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The first decade of Alexander II's reign is known in Russian history as the Era of the Great Reforms, a time recognized as the major period of social, economic, and institutional transformation between the reign of Peter the Great and the Revolution of 1905. Coming directly after the notoriously repressive last decade of the Nicholas era, the appearance of such dramatic reform has led scholars to seek its causes in dramatic events. Surely some great, even cataclysmic, force must have driven Alexander II and his advisers to initiate what appears to be such an astonishing change in policy. In their search for the origins of these Great Reforms, historians generally have focused upon two phenomena. The first of these was Russia's defeat in the Crimean War by a relatively small, ineptly commanded Allied expeditionary force. The second was the serf revolts, which increased dramatically in the 1850s. From these events, most historians have concluded that the economic failings of serfdom, the problem of preserving domestic peace, and the need to restore Russia's tarnished military prestige were the major forces that convinced Alexander II's government to embark upon a new reformist path. As Lincoln's examination of the long-unstudied Russian archival evidence shows, there are good reasons to question whether such crises of policy and failings of Russia's servile economy impelled Alexander II and his advisers along a previously uncharted reformist path after the Crimean War. Further, in light of the Russian bureaucracy's slowness in drafting much less complex administrative reforms during the previous century, Lincoln argues that the Great Reform legislation simply was too complex and required too much sophisticated knowledge about the Empire's economic, administratvive, and judicial affairs to have been formulated in the brief half-decade after the war's end.
'Marvellous . . . a space opera of surpassing gracefulness, depth, complexity, and well, all-round weirdness' Locus Perfect for fans of Iain M. Banks and Peter F. Hamilton. It is the 147th century. The mighty era of Homo Sapiens is at an end. In the Westerly Provinces of the Old World, the hunt is on for the young queen Arabis, and the beast that holds her captive. In the brutal hominid Investiture, revolution has come. The warlord Cunctus, having seized the Vulgar worlds, invites every Prism to pick a side. In the Firmament, once the kingdom of the Immortal Amaranthine, all ships converge on the foundry of Gliese. The grandest battle in the history of mammalian kind has begun. Perception, ancient machine spirit, must take back its mortal remains in a contest for the Firmament itself. Ghaldezuel, now the Grand Marshal of Cunctus' new empire, must travel to the deepest lagoon in the Investiture, a place where monsters dwell. Captain Maril, lost amongst the Hedron Stars, finds himself caught between colossal powers the likes of which he'd never dreamt. And for Aaron the Long-Life, he who has waited so very, very long for his revenge, things are only getting started . . . 'Among the most significant works of science fiction released in recent years. Granted, you've got to give it your all, but give it that and you'll get all that and more besides back' TOR.COM [ The Promise of the Child ]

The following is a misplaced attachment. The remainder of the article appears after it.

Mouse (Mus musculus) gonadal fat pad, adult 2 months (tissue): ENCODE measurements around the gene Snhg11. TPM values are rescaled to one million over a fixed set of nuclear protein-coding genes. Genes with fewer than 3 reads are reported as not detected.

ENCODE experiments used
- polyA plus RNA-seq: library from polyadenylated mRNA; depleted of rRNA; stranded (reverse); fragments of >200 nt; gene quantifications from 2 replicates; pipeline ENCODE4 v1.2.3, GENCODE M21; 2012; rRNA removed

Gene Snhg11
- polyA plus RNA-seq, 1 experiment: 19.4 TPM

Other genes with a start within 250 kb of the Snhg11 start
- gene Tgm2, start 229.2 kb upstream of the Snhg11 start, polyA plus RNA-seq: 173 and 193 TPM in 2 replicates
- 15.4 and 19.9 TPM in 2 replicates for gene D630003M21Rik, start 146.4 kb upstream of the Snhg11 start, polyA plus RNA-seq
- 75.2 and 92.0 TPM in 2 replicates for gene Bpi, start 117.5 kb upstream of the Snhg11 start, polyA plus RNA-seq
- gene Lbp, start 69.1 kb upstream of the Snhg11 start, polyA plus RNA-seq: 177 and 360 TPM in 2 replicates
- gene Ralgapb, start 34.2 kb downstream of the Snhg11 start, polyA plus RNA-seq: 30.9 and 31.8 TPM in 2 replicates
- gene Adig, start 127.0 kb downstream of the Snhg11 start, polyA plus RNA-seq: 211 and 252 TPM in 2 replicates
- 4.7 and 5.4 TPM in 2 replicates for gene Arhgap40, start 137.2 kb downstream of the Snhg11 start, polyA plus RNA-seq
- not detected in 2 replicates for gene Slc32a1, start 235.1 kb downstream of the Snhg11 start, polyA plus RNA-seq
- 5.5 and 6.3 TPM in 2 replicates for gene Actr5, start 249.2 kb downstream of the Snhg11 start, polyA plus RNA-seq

This volume provides an important new synthesis of archaeological work carried out in Australia on the post-contact period. It draws on dozens of case studies from a wide geographical and temporal span to explore the daily life of Australians in settings such as convict stations, goldfields, whalers' camps, farms, pastoral estates and urban neighbourhoods. The different conditions experienced by various groups of people are described in detail, including rich and poor, convicts and their superiors, Aboriginal people, women, children, and migrant groups. The social themes of gender, class, ethnicity, status and identity inform every chapter, demonstrating that these are vital parts of human experience, and cannot be separated from archaeologies of industry, urbanization and culture contact. The book engages with a wide range of contemporary discussions and debates within Australian history and the international discipline of historical archaeology. The colonization of Australia was part of the international expansion of European hegemony in the eighteenth and nineteenth century. The material discussed here is thus fundamentally part of the global processes of colonization and the creation of settler societies, the industrial revolution, the development of mass consumer culture, and the emergence of national identities. Drawing out these themes and integrating them with the analysis of archaeological materials highlights the vital relevance of archaeology in modern society.